Once upon a time, many thousands of years ago, or maybe it was more, the ancient people who inhabited the great land we now know as Australia, wondered in awe of a very special region on the north western coast.
This region, known to us as the Kimberley, was the Land of the Wandjina. The Wandjina is the Rain Spirit of the Wunambul, Wororra and Ngarinyin language people ' the controller of the 'Seasons', the bringer of rain, which equals water, which equals 'life'. She is the Woongurr ' the Leader ' she commands respect and she has great powers. To please her is to thrive ' to insult or do wrong is to bring wrath and recompense to the offenders.The Aboriginal people say that Wandjina made earth and sea and everything. He gave man to live in this earth, for this world, this tribal country.The Wandjina is depicted in cave paintings and is entirely different to the stick-like Gwion Gwion or Bradshaw artwork we more commonly see.
These ancient Australians knew this land for its unbelievable beauty and for its very real dangers, for its remoteness and for its unforgiving nature for those who choose to not show respectBecause of its remoteness, this unique part of the world is virtually untouched by modern man, allowing us to explore and enjoy what the ancients first viewed those many many years ago.
With an area of some 421,000 square km, only three towns, Broome, Derby and Kununurra, the population in only around 25,000 hardy souls. The Kimberley is bordered by the Indian Ocean; the Timor Sea and the Great Sandy Desert and land travel is only for the well equipped and the well experienced.
The coastline of Australia's North West is one of the least explored pristine wonderlands on the planet. A place of wild natural diversity; where the seemingly impenetrable coastline hides an eco treasure trove of ancient river systems, framed by awesome towering cliffs and spectacular thundering waterfalls.
Turquoise waters teem with marine life; from prehistoric saltwater crocodiles, neon sea snakes, migrating Humpback whales, playful dolphins, big sharks and a myriad of fish, including wild Barramundi, mangrove jack and the thrilling Spanish mackerel. Here rock oysters are big as your hand and mud crabs fill pots quicker than you can pull them.
An Ornithologists' dream ' the air teems with birdlife including sea eagles, kytes, kingfishers, jabirus and huge seabird colonies thrive in the isolation and food rich environment.
Malcolm Douglas, Australia's expert wildlife mature traveller says of the Kimberley, "I have been trying to film it for the last 40 years and it is impossible to capture the grandeur of it."
"You can show some of the colours to a degree, but you can't capture the scale of it all".
"I go to the Kimberley every year to regenerate my body and to regenerate my soul."?
"I will never stop loving the Kimberley and trying to capture it on film for the world to see."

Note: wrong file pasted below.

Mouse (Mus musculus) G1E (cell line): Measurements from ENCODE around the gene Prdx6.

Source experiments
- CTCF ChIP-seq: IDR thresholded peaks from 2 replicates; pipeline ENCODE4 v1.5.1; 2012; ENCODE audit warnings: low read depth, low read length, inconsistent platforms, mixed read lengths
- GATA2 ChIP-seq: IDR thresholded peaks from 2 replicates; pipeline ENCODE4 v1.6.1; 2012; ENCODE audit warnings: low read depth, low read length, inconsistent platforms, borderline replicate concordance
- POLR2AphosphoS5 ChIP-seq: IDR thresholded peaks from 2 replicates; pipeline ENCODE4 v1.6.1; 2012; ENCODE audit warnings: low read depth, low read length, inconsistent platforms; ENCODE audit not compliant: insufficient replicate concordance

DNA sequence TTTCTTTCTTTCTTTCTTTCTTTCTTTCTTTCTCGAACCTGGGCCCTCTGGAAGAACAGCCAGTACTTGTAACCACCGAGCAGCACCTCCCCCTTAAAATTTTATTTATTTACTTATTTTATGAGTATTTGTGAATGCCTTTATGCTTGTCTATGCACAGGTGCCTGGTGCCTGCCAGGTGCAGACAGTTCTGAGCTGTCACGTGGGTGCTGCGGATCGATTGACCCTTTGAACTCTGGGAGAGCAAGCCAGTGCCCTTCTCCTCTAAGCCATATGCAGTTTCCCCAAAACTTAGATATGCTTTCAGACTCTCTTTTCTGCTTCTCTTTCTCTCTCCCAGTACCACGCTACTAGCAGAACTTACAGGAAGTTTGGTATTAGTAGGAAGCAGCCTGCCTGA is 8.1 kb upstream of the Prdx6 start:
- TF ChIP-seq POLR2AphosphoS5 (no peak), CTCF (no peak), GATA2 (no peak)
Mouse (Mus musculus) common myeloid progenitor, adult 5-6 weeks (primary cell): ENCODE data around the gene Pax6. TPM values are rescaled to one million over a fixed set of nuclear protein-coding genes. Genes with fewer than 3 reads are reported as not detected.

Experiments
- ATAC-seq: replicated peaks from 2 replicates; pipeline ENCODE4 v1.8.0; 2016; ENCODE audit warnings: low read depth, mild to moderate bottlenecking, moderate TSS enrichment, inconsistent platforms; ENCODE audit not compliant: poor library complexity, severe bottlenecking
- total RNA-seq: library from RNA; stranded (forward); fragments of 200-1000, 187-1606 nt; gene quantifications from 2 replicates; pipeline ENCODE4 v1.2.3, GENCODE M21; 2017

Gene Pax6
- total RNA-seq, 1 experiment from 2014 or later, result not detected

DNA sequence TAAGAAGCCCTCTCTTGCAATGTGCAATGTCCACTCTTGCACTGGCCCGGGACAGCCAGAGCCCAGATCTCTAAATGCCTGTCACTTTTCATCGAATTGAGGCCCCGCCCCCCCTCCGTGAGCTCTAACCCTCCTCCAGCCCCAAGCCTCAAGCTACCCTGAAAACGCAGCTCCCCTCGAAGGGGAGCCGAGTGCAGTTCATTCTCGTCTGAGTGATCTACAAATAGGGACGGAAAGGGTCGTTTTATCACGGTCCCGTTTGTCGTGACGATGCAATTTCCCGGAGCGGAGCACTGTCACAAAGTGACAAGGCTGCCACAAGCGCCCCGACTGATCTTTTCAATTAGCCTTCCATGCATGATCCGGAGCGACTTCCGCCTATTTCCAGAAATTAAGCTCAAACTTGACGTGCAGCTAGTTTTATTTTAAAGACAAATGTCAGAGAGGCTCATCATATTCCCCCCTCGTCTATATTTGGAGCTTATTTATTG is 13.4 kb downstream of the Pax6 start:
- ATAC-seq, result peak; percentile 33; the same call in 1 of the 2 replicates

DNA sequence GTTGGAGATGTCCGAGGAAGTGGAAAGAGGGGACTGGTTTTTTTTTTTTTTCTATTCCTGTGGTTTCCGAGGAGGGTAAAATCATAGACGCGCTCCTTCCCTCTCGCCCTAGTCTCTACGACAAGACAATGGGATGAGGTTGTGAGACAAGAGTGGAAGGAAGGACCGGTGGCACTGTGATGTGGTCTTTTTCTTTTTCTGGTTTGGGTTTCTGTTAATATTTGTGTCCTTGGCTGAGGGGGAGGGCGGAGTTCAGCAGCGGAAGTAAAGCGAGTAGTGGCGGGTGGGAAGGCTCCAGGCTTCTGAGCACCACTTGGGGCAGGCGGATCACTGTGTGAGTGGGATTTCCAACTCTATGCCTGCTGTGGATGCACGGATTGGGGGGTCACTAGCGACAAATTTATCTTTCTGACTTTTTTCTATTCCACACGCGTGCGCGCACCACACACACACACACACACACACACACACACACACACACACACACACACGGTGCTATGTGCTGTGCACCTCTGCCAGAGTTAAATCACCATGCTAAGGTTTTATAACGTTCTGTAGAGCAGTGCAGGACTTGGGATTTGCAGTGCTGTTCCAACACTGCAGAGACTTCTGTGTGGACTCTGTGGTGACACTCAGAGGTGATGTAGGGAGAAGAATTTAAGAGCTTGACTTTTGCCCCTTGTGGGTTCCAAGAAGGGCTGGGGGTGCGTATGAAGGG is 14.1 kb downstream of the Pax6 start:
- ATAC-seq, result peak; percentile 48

The Kimberley is a place in the most part so remote it is accessible only from the ocean and here is the best way.
The Oceanic Discoverer
There is only one way to allow the modern traveller to experience and enjoy the Kimberley, and that is by sea and Coral Princess Cruises have the perfect means of carrying you in supreme comfort and safety, the Oceanic Discoverer.The Oceanic Discoverer (launched in 2005 as the Oceanic Princess) is the newest addition to the fleet and is virtually the ultimate cruise ship for the mature traveller (or any age group in fact). Proudly built in Cairns, Australia this ship is not only built on very pleasant lines, but has also been designed by the owners Tony and Vicki Briggs. Tony and Vicki began overnight cruises in 1988 with a converted Fairmile, taking passengers on Great Barrier Reef cruises. Such is their affinity to their passengers that the business has continued to expand, with new vessels and new destinations being added.
The Kimberley Expedition has proven so popular and in demand that they run two ships, the Coral Princess and now the Oceanic Discoverer for the season, April to September.
I mentioned that the Oceanic Discoverer is the ultimate cruise ship for you and besides all the usual things such as the comfort of full air-conditioning, well designed cabins, a spacious dining room, two bars, a large lounge area, spacious decks including a delightful sun deck with a large hot spa. But for myself and the many passengers I interviewed, the highlights of the vessel were the meals (don't start a diet before sailing, although the weight conscious traveller is well looked after), the 'open bridge' policy and the Xplorer.
The meals, with a large galley controlled by two chefs and a very pleasant team of young people to do the serving. Meals are an important part of the experience. Many choices of cold and hot dishes were offered and special diets are catered for. I chose to sit at a different table for each meal, thus giving me the chance to meet my fellow 'expeditioners' and to enjoy their conversation of the wondrous things they had enjoyed so far.
The 'open bridge' policy - most cruise lines are reticent about allowing passengers onto the bridge. But not on Oceanic Discoverer, except for very few occasions, passengers are welcome. On one night a passenger who will be nameless, (Faye) who was having some trouble sleeping, went to the bridge in the early hours and had a wonderful time watching how the ship works in the dark.